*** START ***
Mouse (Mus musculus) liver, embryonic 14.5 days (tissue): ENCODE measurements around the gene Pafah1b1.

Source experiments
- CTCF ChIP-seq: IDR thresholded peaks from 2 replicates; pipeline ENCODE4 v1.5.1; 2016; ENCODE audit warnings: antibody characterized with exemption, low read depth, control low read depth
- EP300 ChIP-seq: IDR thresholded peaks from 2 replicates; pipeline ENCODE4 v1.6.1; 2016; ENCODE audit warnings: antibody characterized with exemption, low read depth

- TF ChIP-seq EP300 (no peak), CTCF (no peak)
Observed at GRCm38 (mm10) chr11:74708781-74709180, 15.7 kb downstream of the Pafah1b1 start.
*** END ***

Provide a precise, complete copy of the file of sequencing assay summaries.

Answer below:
Mouse (Mus musculus) liver, embryonic 14.5 days (tissue): ENCODE measurements around the gene Pafah1b1.

Source experiments
- CTCF ChIP-seq: IDR thresholded peaks from 2 replicates; pipeline ENCODE4 v1.5.1; 2016; ENCODE audit warnings: antibody characterized with exemption, low read depth, control low read depth
- EP300 ChIP-seq: IDR thresholded peaks from 2 replicates; pipeline ENCODE4 v1.6.1; 2016; ENCODE audit warnings: antibody characterized with exemption, low read depth

- TF ChIP-seq EP300 (no peak), CTCF (no peak)
Observed at GRCm38 (mm10) chr11:74708781-74709180, 15.7 kb downstream of the Pafah1b1 start.